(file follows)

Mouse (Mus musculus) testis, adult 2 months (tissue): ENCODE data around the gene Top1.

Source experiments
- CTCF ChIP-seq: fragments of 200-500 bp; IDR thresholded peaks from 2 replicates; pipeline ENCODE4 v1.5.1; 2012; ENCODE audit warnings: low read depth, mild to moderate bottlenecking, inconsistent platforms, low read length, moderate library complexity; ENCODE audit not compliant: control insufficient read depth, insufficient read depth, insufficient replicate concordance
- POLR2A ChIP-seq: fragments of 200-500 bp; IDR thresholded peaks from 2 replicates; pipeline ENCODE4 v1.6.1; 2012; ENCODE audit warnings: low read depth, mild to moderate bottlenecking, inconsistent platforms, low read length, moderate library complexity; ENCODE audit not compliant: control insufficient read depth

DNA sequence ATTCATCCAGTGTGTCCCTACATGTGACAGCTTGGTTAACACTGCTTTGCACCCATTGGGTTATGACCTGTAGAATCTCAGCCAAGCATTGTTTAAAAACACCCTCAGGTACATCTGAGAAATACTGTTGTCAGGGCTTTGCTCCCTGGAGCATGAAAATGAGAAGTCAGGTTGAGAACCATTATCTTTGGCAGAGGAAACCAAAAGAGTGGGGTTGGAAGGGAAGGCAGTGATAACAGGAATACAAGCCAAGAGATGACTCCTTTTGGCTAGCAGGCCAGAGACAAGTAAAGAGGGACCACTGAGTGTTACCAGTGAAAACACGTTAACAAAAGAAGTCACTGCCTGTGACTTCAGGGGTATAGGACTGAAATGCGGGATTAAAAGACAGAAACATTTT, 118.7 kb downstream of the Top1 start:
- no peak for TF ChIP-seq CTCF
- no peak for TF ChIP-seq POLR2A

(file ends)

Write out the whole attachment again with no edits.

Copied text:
Mouse (Mus musculus) testis, adult 2 months (tissue): ENCODE data around the gene Top1.

Source experiments
- CTCF ChIP-seq: fragments of 200-500 bp; IDR thresholded peaks from 2 replicates; pipeline ENCODE4 v1.5.1; 2012; ENCODE audit warnings: low read depth, mild to moderate bottlenecking, inconsistent platforms, low read length, moderate library complexity; ENCODE audit not compliant: control insufficient read depth, insufficient read depth, insufficient replicate concordance
- POLR2A ChIP-seq: fragments of 200-500 bp; IDR thresholded peaks from 2 replicates; pipeline ENCODE4 v1.6.1; 2012; ENCODE audit warnings: low read depth, mild to moderate bottlenecking, inconsistent platforms, low read length, moderate library complexity; ENCODE audit not compliant: control insufficient read depth

DNA sequence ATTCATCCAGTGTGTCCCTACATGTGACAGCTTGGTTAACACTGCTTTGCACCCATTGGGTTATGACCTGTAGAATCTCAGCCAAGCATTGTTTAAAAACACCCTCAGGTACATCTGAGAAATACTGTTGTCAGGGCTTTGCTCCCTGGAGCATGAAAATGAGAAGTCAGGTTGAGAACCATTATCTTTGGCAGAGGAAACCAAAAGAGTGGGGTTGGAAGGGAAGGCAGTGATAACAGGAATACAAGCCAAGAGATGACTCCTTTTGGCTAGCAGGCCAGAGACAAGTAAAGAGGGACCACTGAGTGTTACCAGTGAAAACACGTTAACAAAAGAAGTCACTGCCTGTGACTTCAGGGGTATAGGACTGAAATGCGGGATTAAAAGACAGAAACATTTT, 118.7 kb downstream of the Top1 start:
- no peak for TF ChIP-seq CTCF
- no peak for TF ChIP-seq POLR2A